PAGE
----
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LGBTQ Policy Journal

Topic / Gender, Race and Identity

Advocating for Intersectional Sex Worker Representation In Academia

The lives of sex workers and the obstacles they face are starkly unexplored in academic literature. Contrary to past connotations of sex work involving only prostitution, the digital age has inspired countless outlets for people to make money by selling their time, images, videos, or by webcamming (Amir, 2020). The normalization of sex work in society has drawn judgement, particularly in the way academia utilizes a dichotomy between an educated, modest, professional woman and a sex worker (Taylor, 2015). These ideas are outdated and offensive and perpetuate violence against sex workers as they face the threat of being exposed, blackmailed, and fired from positions if employers find out they engage in sex work (Stranger, 2020). Additionally, a large composition of sex workers include Black LGBTQ people, representing some of the most marginalized groups in society. My intention is to amplify the voices of these communities to raise awareness of racial inequalities, lack of resources, and housing hardship they face in both the LGBTQ community and academia for greater systematic change. I believe empathetic research on issues of marginalization will bring attention to the need for resources and will contribute to eliminating the existing negative stereotypes around sex work as a whole.

During my time as a student researcher at a local LGBTQ community center in Las Vegas, Nevada, I interviewed several sex workers that were willing to share their experiences and recommendations to improve the services they were receiving. Upon introducing myself as a researcher, I noticed an immediate disconnect and sense of distrust between me and the interviewees. In academia, it is rare that I am able to disclose my identity as a woman who is knowledgeable about the sex industry without fear of ridicule by my peers. I spoke with them about my experience of being open about my identity and facing judgement from male colleagues who told me that, in order to be taken seriously, I should distance myself from my friends who are strippers, camera models, and sex workers and present modestly on my personal social media. In my personal experience, topics such as sex work are deemed taboo in academia. I have been advised to distance myself from any image which does not portray the idea of professionalism according to these biased terms. Sharing these experiences of my own discrimination regarding sex work and misogyny bridged the gap between me and the clients, and allowed us to find common ground in discussions around misogyny, unsafe sex work conditions, and potential solutions to gaps in community center support. While this type of research was academically informal, holding space for marginalized communities to share their thoughts and feelings was essential in collecting sensitive data and ensuring they were met with respect and empathy. I believe research with sex working communities should be conducted with an emphasis on empathy for their hardship, sensitivity to their race, and with the intention of amplifying their voices to bring them justice.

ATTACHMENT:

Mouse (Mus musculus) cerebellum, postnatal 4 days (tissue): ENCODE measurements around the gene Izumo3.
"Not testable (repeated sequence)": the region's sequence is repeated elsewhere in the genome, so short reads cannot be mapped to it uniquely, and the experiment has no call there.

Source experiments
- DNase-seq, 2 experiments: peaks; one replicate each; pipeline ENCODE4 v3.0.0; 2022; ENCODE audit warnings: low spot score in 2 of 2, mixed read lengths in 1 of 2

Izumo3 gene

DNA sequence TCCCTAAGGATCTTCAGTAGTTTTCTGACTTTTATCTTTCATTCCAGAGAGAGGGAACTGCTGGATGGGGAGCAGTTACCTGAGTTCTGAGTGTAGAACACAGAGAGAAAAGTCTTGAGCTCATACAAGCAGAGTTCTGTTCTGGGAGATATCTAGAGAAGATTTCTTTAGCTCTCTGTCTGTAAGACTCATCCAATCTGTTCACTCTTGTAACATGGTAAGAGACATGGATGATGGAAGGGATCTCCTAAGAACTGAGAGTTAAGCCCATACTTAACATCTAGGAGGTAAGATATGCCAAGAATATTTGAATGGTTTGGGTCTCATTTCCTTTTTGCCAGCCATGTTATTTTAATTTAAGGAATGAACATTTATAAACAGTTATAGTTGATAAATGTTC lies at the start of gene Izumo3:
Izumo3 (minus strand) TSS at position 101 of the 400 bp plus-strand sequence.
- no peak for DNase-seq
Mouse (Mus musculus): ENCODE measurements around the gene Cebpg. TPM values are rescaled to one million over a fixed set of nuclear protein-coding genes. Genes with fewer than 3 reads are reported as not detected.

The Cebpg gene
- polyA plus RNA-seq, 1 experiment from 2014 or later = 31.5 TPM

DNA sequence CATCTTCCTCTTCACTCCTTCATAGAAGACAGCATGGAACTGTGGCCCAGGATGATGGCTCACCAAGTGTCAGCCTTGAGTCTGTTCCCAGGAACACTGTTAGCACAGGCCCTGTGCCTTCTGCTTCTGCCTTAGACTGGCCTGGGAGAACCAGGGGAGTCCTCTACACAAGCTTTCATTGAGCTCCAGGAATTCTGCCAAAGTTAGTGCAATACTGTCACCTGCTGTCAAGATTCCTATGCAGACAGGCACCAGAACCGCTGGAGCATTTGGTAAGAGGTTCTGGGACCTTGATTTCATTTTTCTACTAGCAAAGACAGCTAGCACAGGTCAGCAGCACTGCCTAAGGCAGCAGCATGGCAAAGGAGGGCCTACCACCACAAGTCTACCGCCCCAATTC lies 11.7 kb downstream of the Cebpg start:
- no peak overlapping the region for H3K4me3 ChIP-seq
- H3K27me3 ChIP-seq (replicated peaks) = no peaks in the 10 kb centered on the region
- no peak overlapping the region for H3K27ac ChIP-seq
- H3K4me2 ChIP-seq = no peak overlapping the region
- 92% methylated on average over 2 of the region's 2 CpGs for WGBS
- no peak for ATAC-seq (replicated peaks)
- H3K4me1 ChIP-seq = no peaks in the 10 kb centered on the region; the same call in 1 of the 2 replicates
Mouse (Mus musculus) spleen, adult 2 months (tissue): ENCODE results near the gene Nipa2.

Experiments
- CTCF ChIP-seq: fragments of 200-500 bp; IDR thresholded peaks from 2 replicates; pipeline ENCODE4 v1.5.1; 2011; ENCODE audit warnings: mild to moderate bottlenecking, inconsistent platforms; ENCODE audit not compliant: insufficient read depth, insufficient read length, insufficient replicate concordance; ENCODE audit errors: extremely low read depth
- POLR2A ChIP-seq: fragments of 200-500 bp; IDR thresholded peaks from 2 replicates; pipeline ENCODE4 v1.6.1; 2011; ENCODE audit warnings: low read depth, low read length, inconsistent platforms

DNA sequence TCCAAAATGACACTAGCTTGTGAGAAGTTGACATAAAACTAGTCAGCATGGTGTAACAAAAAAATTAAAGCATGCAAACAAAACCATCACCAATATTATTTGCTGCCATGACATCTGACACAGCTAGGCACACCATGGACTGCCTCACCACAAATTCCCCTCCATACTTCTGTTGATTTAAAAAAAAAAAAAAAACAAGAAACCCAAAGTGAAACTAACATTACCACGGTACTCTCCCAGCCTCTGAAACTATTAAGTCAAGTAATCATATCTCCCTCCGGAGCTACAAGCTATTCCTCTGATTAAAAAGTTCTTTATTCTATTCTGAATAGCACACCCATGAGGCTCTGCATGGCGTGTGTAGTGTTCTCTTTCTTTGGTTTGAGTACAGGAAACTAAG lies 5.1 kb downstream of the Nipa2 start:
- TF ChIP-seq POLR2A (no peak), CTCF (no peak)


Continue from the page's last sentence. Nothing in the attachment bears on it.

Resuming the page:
I interviewed 10 individuals who identified as Black, transgender women. Three of the clients shared that they began engaging in sex work as a means of survival, some starting as young as 16 years old. They spoke to me about how engaging in street-based sex work at a young age was an exploitative experience and how they sought to help younger girls in the same position. In America, Black cisgender and transgender girls and women from who come from poverty are more likely to be exploited via sex trafficking, exposing them to violence from police and potential drug use (Sankofa, 2016).